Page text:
All the faces in a mirror

Doctor Strange in the Multiverse of Madness is the first Marvel movie to showcase the rules surrounding variants. In fact, both Strange and Wanda will have to face their multiversal versions. And in both cases, experience shows that although they respond to experiences in different worlds, they act according to a certain common pattern. In fact, one of the criticisms of the film is that it explored the variants on the slight differences between them.

At least, that’s how it was established in the franchise’s first formal experience with the subject. In the Loki Disney+ series, the concept of the multiverse is based on the idea that every decision and action affects a continuous present. This means that for each path or option that is taken, an alternative reality is created layered in millions of different ways. The central concept of the TVA and the multiversal villain Kang is that the proliferation of this almost infinite variety of realities can lead to chaos.

Now, how is reality interpreted in terms of variants? The same series also offers answers. In the show, Loki is a variant of the original character who died in the Marvel Cinematic Universe. And he exists thanks to the decision the latter made to hold the tesseract and escape. The TVA’s role was to destroy the alternate timeline he created so that the first Loki, destined to be killed by Thanos, could thrive. In this way, the so-called sacred timeline was kept intact. But in essence, the Loki variant was identical to the original character.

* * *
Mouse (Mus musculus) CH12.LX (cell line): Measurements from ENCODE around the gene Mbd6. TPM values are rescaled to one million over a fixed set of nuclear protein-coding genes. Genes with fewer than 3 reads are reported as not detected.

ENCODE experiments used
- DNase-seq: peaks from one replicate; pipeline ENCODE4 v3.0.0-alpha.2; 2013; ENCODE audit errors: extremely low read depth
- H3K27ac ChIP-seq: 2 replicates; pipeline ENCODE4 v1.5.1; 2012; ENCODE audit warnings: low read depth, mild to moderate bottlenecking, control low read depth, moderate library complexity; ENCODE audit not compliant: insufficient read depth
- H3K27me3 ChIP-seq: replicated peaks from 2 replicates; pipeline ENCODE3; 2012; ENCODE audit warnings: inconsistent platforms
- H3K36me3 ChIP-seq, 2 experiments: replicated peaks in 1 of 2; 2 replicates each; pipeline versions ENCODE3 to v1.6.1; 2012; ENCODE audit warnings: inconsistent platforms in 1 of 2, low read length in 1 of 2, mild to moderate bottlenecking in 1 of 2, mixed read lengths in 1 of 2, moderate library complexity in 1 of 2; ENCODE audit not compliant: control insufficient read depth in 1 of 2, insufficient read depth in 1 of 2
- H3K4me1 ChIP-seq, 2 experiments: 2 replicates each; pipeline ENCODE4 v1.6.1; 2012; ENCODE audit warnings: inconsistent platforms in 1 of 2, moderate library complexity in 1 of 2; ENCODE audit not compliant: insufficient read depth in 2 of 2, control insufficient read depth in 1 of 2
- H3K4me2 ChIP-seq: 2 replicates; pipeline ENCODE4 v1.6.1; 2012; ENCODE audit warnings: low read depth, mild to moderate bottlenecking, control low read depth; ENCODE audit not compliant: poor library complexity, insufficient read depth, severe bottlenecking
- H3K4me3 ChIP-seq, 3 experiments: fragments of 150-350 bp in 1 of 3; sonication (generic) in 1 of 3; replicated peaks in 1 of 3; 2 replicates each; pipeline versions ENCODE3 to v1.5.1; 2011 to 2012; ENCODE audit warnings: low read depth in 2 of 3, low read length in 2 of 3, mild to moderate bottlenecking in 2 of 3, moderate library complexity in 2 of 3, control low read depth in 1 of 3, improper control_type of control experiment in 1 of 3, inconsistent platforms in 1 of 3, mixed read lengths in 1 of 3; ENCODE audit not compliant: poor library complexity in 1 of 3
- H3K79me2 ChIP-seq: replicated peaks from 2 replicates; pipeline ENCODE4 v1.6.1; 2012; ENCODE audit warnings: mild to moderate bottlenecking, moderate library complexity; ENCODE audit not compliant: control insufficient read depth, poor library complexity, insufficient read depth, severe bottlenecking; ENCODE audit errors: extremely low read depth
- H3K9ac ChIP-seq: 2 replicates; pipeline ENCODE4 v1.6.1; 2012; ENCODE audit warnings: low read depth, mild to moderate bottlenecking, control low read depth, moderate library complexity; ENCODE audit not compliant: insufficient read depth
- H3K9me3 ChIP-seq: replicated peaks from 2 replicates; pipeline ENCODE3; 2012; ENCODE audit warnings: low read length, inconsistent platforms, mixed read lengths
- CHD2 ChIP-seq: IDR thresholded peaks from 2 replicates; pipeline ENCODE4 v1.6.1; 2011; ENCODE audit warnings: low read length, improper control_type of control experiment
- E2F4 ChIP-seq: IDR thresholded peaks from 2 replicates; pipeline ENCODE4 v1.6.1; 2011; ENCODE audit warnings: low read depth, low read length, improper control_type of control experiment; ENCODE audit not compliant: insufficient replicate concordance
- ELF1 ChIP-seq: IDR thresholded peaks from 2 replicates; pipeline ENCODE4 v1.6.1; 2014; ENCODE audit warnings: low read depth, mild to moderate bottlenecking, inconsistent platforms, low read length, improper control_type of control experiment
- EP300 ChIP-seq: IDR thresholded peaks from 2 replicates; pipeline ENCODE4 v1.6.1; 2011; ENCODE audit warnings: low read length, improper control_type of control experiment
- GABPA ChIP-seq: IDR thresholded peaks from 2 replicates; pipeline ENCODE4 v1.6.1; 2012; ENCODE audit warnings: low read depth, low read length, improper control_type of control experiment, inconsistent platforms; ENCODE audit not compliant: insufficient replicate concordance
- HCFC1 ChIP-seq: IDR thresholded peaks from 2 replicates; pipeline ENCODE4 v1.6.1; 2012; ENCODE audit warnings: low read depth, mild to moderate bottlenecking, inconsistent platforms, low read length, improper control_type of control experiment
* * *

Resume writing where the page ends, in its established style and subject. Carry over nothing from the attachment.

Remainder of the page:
A similar device was used in Doctor Strange in the Multiverse of Madness with Strange, Wanda, Baron Mordo, and Christine Palmer. They all had versions in different universes, essentially identical and making similar decisions. In fact, the characters that are part of The Illuminati are variants of many other heroes. This suggests that his permanence in the Marvel Cinematic Universe is definitive despite his death. A confusing idea? At least in the comic, it has been on more than one occasion the way to link stories in different universes and worlds. And even parallel narratives in a concrete whole.

A kaleidoscopic reality in Doctor Strange in the Multiverse of Madness